Japan PM Abe says new generations should not be burdened with continued apologies over WWII

Japan's Prime Minister Shinzo Abe delivering a statement marking the 70th anniversary of World War Two's end, at his official residence in Tokyo.
Japan's Prime Minister Shinzo Abe delivering a statement marking the 70th anniversary of World War Two's end, at his official residence in Tokyo. PHOTO: REUTERS

TOKYO (Reuters/AFP/Bloomberg) - Japanese Prime Minister Shinzo Abe expressed deep remorse Friday over World War II and said previous national apologies were unshakeable, but emphasised future generations should not have to keep saying sorry.

In the closely watched speech, the nationalist Premier appeared to tread a fine line between regret over Japanese wartime aggression while also focusing on what his pacifist country had done since the end of the conflict.

In the statement marking the 70th anniversary of World War II's end, Mr Abe acknowledged Japan had inflicted "immeasurable damage and suffering" on innocent people, but said generations not involved in the conflict should not be burdened with continued apologies.

"On the 70th anniversary of the end of the war, I bow my head deeply before the souls of all those who perished both at home and abroad. I express my feelings of profound grief and my eternal, sincere condolences," he said. "We must never again repeat the devastation of war."

“Upon the innocent people did our country inflict immeasurable damage and suffering,” Mr Abe said in a statement. “When I squarely contemplate this obvious fact, even now, I find myself speechless and my heart is rent with the utmost grief.”

“Japan has repeatedly expressed feelings of deep remorse and heartfelt apology for its actions during the war... we have consistently devoted ourselves to the peace and prosperity of the region since the end of the war,” Mr Abe added.

“Such position(s) articulated by the previous cabinets will remain unshakable into the future.”

Mr Abe also said he upheld past government apologies over the war including the landmark 1995 statement by then Premier Tomiichi Murayama, but offered no new apology of his own.

Mr Abe’s conservative political allies have urged him to end what they see as a humiliating cycle of apologies that distracts from Japan’s post-war record of peace.

“In Japan, the post-war generations now exceed 80 per cent of its population. We must not let our children, grandchildren, and even further generations to come, who have nothing to do with that war, be predestined to apologise,” he said.

“Still, even so, we Japanese, across generations, must squarely face the history of the past.”

When speaking about China, Abe referred to “unbearable sufferings caused by the Japanese military”.

He referred to the wartime sufferings of the Chinese in his statement, and said he hoped China would recognise Japan’s “candid feelings” and that he hoped to meet Chinese President Xi Jinping if the opportunity arose.

But he told the news conference that attempts to “change the status quo by force” were unacceptable.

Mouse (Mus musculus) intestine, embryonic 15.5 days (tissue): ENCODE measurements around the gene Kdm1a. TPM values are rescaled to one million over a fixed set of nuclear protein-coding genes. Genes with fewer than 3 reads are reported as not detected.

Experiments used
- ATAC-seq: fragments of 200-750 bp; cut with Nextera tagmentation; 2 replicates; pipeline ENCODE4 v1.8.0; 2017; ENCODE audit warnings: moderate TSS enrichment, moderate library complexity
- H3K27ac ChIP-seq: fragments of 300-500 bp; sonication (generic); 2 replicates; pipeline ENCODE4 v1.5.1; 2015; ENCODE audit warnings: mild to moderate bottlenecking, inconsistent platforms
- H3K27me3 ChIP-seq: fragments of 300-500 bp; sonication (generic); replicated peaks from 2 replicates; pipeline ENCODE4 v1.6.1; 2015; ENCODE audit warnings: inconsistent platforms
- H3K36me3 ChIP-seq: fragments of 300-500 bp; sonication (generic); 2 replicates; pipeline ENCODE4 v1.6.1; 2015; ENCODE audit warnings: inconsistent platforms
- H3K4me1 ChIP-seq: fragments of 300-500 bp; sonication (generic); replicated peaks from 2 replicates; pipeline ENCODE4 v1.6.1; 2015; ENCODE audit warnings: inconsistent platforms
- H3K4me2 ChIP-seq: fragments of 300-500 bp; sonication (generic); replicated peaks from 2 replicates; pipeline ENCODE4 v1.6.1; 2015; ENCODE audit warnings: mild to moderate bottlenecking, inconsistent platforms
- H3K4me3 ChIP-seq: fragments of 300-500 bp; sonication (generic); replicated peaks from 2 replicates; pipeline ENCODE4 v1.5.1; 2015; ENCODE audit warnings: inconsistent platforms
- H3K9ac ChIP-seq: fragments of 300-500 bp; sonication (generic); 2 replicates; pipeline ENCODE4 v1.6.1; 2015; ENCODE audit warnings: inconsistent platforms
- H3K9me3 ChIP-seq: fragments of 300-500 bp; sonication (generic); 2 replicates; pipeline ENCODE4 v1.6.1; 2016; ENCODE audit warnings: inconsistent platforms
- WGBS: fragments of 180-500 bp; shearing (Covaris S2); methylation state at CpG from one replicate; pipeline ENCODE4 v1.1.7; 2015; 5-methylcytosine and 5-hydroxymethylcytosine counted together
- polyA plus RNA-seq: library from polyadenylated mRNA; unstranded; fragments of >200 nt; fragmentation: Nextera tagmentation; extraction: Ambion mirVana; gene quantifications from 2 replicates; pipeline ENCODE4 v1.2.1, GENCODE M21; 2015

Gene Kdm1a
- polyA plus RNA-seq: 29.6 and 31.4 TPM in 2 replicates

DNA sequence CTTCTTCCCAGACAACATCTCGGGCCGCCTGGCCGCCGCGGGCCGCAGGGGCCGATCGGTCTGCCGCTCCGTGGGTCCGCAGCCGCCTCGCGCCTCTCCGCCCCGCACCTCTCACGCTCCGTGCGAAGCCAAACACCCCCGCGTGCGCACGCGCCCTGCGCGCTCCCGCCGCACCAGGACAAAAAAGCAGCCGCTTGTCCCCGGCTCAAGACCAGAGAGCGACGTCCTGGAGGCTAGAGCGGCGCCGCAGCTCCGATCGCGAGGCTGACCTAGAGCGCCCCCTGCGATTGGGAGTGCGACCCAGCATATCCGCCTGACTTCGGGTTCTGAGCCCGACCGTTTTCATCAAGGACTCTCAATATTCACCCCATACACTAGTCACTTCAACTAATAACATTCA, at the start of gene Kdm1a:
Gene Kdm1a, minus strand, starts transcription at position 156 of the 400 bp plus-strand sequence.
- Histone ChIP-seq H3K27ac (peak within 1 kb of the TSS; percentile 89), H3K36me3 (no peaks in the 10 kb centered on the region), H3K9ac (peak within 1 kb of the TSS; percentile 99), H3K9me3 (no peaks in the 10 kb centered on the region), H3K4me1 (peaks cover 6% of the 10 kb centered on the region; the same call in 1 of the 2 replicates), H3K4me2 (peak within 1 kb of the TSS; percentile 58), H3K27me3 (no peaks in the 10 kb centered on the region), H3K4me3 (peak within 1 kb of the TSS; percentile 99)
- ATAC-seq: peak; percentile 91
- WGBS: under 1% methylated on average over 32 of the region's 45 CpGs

Tokyo and Beijing are feuding over tiny East China Sea isles, while Japan is also wary of China’s military assertiveness in the South China Sea.

Mr Abe said Japan should “never forget that there were women behind the battlefields whose honour and dignity were severely injured”.

But he made no direct reference to “comfort women”, as the women, many of them Korean, forced into prostitution at Japanese wartime military brothels are euphemistically known.

Tokyo and Seoul have long been at odds over the issue of comfort women, with South Korea saying Japan has not done enough to atone for their suffering despite a 1993 apology that recognised authorities’ involvement in coercing the women.

Mr Abe said that Japan took the “wrong course and advanced along the road to war”, but his statement did not specifically refer to what a report by his own advisers had called Tokyo’s“aggression” in China after 1931.

He told the news conference that the question of whether a specific act was “aggression” should be left to historians.

Japan’s wartime history has come under a renewed focus since Mr Abe swept to power in late 2012.

The 60-year-old has been sharply criticised by some for playing down Japan’s past and trying to expand the role of the military.

Mr Abe's remarks were being closely watched abroad for whether the conservative leader is watering down past apologies.

The statement comes as he pushes for a more robust defence policy through measures domestic critics say violate Japan’s pacifist Constitution. Public doubts about the bills have triggered a slide in Mr Abe’s ratings to below 40 per cent.

Washington has welcomed the changes, which Mr Abe says are needed to meet new challenges, including a more assertive China.

The legacy of the war still haunts relations with China and South Korea, which suffered under Japan's sometimes brutal occupation and colonial rule before Tokyo's defeat in 1945.

Beijing and Seoul have made clear that they want Mr Abe, seen by many as a revisionist who wants to play down the dark side of Japan's wartime past, to stick to a 1995 "heartfelt apology" by then-premier Tomiichi Murayama for suffering caused by Tokyo's"colonial rule and aggression".

The United States also wants Mr Abe to avoid inflaming tensions in the region.

Read the full speech by Prime Minister Abe here: pdf